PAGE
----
There’s a lot more to Leap Year which you probably haven’t heard of

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There’s a lot more to Leap Year which you probably haven’t heard of
A Leap Year comes around every four years unless... of course, it couldn’t be that simple!

The present calendar, which came after the old Julian calendar, was revised under Pope Gregory XIII in 1582. The Gregorian calendar kept the extra day every four years, except in years that ended in 00 — unless those years were divisible by the number 400. For example, the year 1900 would not have an extra day, but the year 2000 would have (because 2000 is divisible by 400).

It sounds complicated, but the Gregorian calendar was a simple improvement over the Julian, and most of the world adopted it.

Here are some fun facts about the Leap Year that’s really worth to know:

1. What is a Leap Year, and why do we have it?

A leap year is a year containing one additional day (February 29) added to keep the Gregorian calendar (365 days) synchronized with the orbit of the earth around the sun, which is about 365.2422 days.

2. Why February?

During the reign of the Roman Emperor Julius Caesar, all other months in the Julian calendar including February, have 30 or 31 days. July, which is named after him had 31 days and August had only 29. But when Julius was succeeded by Augustus Caesar, the latter added two days to 'his' month to make August the same as July. To keep up with the Earth’s annual cycle, he ordered February to lose 2 days.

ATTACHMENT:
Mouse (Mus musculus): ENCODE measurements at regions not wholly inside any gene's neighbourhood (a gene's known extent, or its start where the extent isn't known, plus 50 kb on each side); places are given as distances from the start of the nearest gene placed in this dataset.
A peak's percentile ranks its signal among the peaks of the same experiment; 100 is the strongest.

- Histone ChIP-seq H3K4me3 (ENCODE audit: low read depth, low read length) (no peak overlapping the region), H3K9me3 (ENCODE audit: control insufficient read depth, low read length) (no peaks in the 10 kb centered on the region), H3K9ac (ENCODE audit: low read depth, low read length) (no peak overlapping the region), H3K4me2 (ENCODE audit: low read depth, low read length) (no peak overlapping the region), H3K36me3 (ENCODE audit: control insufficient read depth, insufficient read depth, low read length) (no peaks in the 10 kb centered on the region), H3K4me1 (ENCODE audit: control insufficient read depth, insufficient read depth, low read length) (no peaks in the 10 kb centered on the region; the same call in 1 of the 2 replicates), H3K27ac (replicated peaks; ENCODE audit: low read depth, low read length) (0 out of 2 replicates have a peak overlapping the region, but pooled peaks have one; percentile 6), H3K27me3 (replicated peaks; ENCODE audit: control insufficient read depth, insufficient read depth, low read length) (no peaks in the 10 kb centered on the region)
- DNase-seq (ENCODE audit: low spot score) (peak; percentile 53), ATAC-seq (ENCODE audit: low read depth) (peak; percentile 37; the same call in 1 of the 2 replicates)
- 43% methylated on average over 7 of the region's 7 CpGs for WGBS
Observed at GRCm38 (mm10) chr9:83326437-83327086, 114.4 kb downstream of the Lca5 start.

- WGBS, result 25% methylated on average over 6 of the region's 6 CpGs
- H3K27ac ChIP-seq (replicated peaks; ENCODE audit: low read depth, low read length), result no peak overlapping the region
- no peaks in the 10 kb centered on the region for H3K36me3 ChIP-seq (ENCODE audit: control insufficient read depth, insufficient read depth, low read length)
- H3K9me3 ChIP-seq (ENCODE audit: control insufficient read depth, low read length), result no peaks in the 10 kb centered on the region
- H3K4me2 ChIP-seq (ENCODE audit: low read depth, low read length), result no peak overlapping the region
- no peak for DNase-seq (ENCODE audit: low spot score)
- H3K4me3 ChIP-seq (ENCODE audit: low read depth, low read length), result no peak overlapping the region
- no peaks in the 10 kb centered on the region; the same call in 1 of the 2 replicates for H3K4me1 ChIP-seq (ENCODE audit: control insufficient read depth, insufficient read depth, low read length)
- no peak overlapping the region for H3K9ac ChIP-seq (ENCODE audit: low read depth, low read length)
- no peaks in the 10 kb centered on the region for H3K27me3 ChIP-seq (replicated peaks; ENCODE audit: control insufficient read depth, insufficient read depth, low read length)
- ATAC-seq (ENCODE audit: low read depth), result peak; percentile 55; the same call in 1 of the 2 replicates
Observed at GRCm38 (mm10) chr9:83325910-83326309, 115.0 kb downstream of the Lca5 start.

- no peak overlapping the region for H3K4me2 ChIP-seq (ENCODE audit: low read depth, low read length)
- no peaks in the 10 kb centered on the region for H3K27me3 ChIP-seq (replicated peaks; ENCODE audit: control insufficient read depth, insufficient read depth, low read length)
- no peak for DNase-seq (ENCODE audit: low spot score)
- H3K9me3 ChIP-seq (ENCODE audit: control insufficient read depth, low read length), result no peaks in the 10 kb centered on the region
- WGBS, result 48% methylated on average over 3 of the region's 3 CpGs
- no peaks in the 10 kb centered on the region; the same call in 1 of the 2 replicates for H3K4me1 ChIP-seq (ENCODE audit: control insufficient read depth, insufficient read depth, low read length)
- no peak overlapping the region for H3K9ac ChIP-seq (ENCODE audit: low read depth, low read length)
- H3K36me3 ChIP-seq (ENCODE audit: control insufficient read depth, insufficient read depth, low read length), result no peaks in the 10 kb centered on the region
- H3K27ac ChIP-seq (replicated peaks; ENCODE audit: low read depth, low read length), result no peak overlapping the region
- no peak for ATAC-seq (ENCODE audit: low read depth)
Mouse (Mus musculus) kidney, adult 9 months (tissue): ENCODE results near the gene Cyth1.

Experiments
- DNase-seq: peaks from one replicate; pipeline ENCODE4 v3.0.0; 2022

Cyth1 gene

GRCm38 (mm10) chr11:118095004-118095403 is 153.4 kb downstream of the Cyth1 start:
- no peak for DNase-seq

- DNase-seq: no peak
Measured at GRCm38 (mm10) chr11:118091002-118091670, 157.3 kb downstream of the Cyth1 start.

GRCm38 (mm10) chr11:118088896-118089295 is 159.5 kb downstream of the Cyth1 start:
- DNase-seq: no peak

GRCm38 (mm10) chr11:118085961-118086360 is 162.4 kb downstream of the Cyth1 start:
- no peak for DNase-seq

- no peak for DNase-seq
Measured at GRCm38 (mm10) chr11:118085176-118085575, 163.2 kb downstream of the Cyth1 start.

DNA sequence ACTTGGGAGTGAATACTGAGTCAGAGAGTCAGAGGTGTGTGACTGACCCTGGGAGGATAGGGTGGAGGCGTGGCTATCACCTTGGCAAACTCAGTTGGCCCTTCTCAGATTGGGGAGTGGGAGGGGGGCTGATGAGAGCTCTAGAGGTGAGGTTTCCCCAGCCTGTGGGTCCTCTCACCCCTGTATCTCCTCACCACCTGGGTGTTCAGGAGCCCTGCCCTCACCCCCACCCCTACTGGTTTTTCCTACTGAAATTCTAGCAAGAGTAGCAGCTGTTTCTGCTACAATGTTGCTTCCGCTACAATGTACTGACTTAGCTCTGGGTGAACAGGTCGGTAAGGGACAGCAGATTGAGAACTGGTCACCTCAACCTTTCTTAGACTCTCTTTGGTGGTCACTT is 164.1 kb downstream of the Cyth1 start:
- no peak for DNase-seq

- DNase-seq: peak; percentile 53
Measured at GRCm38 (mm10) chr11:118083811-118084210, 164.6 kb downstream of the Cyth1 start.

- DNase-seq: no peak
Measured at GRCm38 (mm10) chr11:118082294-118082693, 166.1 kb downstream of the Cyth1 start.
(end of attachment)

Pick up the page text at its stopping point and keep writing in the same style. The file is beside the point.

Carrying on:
3. What are your chances of being born on February 29?

About 1 in 1,500. Those born on February 29 are called as as "leaplings", or "leapers". They usually celebrate their birthdays on February 28 or March 1.

4. A leap year every four years is not true.

Most years that can be divided evenly by 4 are leap years, except for century years (like 1800, 1900, 2100, and so forth...) which are NOT leap years UNLESS they can be evenly divided by 400. The year 2000 was a leap year, but the years 1700, 1800 and 1900 were not.

5.What about the Leap Second?

A leap second is a one-second adjustment that is occasionally applied to Coordinated Universal Time (UTC) in order to keep its time of day close to the mean solar time, or UT1. Without such a correction, time reckoned by Earth's rotation drifts away from atomic time because of irregularities in the Earth's rate of rotation, which is gradually slowing down by around two thousandths of a second per day.

Since this system of correction was implemented in 1972, 26 leap seconds have been inserted, the most recent on June 30, 2015 at 23:59:60 UTC

6. February 29 is not a holiday... yet.

According to an article from the Telegraph, workers in some parts of the world have realized that for every leap year, they have to work one extra day for no extra pay. A high school teacher from Maryland, Karl Savage, already kick-started a campaign called the “No Work on Leap Day Revolution”.

If you like to join the campaign, you can like their Facebook page HERE.

7. Leap year proposal

Western traditions say that it’s just fine for a woman to propose to a man on February 29. Such tradition has been credited to the story of St. Bridget, who is said to have complained to St. Patrick that women had to wait too long for their boyfriends to pop the question. Much obliged, Patrick supposedly gave women one day to propose.


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